Tuesday, Feb. 12, 2013 | 2:02 a.m.
There used to be a political truism: Democrats fall in love while Republicans fall in line.
That’s no longer true. Not in this moment. Democrats have learned to fall in love and fall in line. Republicans are just falling apart.
Last week, the opening salvos were launched in a very public and very nasty civil war between establishment Republicans and Tea Party supporters when it was reported that Karl Rove was backing a new group, the Conservative Victory Project, to counter the Tea Party’s selection of loopy congressional candidates who lose in general elections.
The Tea Party was having none of it. It sees Rove’s group as a brazen attack on the Tea Party movement, which it is. Rove sees winning as a practical matter. The Tea Party counts victory in layers of philosophical purity.
Politico reported this week that an unnamed “senior Republican operative” said that one of the party’s biggest problems was “‘suicide conservatives, who would rather lose elections than win seats with moderates.’”
Democrats could be the ultimate beneficiaries of this tiff. Of the 33 Senate seats up for election in 2014, 20 are held by Democrats. Seven of those 20 are in states that President Barack Obama lost in the last presidential election. Republicans would have to pick up only a handful of seats to take control of the chamber.
But some in the Tea Party are threatening that if their candidate is defeated in the primaries by a candidate backed by Rove’s group, they might still run the Tea Party candidate in the general election. That would virtually guarantee a Democratic victory.
Sal Russo, a Tea Party strategist, told Politico: “We discourage our people from supporting third-party candidates by saying, ‘That’s a big mistake. We shouldn’t do that.’” “But if the position (Rove’s allies) take is rule or ruin — well, two can play that game. And if we get pushed, we’re not going to be able to keep the lid on that.”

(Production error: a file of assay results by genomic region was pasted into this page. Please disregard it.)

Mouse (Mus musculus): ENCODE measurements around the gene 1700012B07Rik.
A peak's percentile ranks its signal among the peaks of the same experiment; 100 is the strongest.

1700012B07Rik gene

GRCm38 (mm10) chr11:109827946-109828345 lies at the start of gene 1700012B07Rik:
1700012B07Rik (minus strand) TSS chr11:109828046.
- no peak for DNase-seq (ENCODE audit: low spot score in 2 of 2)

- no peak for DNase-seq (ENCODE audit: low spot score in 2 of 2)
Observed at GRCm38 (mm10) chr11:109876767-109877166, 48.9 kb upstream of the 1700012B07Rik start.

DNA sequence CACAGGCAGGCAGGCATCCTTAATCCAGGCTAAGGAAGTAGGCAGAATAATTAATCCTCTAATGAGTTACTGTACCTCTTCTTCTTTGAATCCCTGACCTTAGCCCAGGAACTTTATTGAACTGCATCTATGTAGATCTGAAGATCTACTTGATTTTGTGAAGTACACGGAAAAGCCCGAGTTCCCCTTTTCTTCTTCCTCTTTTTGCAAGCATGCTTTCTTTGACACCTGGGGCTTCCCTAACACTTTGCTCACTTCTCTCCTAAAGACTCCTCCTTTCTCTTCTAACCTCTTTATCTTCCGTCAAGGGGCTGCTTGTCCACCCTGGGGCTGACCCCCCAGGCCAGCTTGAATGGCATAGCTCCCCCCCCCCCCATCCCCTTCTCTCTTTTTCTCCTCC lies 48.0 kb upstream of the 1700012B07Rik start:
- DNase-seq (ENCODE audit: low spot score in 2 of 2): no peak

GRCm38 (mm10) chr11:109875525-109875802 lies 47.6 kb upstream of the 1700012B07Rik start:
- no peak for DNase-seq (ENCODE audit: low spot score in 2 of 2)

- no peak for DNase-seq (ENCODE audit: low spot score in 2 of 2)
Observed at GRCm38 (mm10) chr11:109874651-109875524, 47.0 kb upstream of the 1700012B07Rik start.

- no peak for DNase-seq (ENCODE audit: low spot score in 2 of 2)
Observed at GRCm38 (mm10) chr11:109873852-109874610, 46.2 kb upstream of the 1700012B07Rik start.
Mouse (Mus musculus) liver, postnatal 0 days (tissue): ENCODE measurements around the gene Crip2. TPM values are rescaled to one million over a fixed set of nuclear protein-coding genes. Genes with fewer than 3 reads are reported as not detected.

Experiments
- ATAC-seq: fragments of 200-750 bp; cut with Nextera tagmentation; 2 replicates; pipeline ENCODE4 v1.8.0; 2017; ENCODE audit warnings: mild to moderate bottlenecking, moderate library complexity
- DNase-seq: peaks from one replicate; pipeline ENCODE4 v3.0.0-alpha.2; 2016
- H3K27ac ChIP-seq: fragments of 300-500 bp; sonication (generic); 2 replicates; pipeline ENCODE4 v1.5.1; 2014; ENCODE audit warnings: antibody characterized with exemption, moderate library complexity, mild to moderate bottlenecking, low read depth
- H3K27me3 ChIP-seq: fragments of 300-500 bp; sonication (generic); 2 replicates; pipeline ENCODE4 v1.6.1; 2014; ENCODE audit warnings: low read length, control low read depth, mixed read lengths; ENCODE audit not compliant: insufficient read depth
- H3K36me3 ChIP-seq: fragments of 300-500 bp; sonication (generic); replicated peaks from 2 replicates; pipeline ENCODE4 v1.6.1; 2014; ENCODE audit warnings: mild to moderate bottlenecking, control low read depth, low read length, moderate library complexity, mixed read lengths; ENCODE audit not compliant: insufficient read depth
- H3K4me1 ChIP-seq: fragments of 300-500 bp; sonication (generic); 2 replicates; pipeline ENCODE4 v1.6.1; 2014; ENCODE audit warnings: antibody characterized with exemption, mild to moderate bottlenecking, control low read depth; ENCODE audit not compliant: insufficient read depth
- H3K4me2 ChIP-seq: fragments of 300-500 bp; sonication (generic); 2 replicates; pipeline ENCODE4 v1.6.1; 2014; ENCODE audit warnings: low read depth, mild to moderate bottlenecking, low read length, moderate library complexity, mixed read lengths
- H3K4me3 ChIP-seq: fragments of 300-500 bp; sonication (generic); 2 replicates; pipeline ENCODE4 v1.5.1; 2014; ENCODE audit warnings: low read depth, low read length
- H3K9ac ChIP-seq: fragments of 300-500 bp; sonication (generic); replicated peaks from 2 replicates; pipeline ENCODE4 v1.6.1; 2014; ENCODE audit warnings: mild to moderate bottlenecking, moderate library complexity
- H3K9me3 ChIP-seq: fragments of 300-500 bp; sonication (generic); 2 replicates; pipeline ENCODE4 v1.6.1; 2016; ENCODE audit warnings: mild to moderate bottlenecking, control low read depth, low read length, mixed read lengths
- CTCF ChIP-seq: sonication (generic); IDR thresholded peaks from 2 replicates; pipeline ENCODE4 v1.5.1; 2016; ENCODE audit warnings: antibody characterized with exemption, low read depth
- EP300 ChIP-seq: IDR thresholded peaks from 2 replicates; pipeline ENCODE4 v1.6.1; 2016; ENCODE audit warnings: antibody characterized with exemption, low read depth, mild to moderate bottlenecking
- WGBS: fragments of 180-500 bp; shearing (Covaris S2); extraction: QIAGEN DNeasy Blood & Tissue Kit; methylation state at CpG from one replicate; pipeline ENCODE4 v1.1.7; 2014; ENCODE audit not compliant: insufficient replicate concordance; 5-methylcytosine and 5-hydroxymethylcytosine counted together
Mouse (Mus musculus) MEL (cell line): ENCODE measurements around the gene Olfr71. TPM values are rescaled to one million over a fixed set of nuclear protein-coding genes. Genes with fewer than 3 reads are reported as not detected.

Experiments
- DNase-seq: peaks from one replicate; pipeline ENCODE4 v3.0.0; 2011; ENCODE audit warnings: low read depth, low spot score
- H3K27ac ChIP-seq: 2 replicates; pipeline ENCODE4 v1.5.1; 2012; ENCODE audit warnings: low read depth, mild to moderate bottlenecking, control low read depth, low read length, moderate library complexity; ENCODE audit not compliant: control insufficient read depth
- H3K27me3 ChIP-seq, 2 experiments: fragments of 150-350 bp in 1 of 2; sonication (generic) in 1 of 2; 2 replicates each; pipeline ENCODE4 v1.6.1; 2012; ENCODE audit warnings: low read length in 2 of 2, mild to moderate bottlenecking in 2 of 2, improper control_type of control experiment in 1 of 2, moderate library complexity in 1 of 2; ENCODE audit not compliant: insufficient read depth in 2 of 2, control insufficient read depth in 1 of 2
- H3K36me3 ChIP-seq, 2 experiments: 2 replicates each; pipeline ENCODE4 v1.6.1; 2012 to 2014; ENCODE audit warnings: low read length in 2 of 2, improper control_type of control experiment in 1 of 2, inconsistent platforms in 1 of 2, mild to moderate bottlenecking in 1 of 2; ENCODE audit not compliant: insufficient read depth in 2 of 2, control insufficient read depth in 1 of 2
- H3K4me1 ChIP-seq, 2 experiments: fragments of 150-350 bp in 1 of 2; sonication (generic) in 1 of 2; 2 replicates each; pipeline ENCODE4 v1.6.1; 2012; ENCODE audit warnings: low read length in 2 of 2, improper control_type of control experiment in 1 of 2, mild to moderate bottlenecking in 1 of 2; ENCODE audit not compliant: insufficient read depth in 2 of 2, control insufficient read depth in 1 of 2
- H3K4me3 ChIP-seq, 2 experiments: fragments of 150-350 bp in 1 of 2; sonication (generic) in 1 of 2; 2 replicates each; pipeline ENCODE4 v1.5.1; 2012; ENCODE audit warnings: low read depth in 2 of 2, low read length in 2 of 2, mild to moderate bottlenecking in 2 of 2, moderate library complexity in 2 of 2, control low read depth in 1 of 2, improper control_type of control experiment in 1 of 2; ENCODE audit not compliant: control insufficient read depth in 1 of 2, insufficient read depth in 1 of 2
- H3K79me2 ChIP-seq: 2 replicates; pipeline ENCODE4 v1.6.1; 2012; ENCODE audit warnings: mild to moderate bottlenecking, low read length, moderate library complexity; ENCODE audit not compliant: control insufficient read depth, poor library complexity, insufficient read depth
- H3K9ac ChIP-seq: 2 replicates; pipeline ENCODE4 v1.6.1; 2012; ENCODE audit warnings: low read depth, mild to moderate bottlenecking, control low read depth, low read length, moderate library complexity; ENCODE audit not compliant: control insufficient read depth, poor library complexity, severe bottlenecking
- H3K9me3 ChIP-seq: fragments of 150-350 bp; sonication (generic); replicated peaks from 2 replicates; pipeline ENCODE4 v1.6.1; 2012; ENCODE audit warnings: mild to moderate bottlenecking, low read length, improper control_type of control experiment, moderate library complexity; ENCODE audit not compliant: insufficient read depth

The skirmish speaks to a broader problem: a party that has lost its way and can’t rally around a unified, coherent vision of what it wants to be when it grows up.
The traditional Republican message doesn’t work. Rhetorically, the GOP is the party of calamity. The sky is always falling. Everything is broken. Freedoms are falling. Tomorrow is dimmer than today.
In Republicans’ world, we must tighten our belts until we crush our spines. We must take a road to prosperity that runs through the desert of austerity. We must cut to grow. Republicans are the last guardians against bad governance.
But how can they sell this message to a public that has rejected it in the past two presidential elections?
Some suggest keeping the terms but softening the tone.
A raft of Republicans, many of them possible contenders in 2016, have been trying this approach.
Louisiana Gov. Bobby Jindal, speaking at a Republican National Committee meeting last month, chastised his party for being “the stupid party” that’s “in love with zeros,” even as he insisted, “I am not one of those who believe we should moderate, equivocate or otherwise abandon our principles.”
Jindal’s plan, like that of many other Republicans, boils down to two words: talk differently.
Other Republicans, such as Marco Rubio, seem to want to go further. They understand that the party must behave differently. He is among a group of senators who recently put forward a comprehensive immigration proposal that would offer a pathway to citizenship for the millions of undocumented immigrants in this country.
This is a position Democrats have advocated, and it’s a position Republicans have to accept if they want Hispanic support — and a chance of winning a presidential election.
The Tea Party crowd did not seem pleased with that plan. Glenn Beck, the self-described “rodeo clown” of the right, said:
“You’ve got John McCain, Lindsey Graham and now Marco Rubio joining them because Marco Rubio just has to win elections. I’m done. I’m done. Learn the Constitution. Somebody has to keep a remnant of the Constitution alive.”
For Beck’s wing of the party, moderation is surrender and surrender is death. It seems to want to go further out on a limb that’s getting ever more narrow. For that crowd, being a Tea Party supporter is more a religion than a political philosophy. They believe so deeply and fervently in it that they see no need for either message massage or actual compromise.
Although most Democrats and independents want politicians to compromise, Republicans don’t, according to a January report by the Pew Research Center. The zealots have a chokehold on that party, and they’re sucking the life — and common sense — out of it.
For this brand of Republican, there is victory in self-righteous defeat.
Charles M. Blow writes for The New York Times.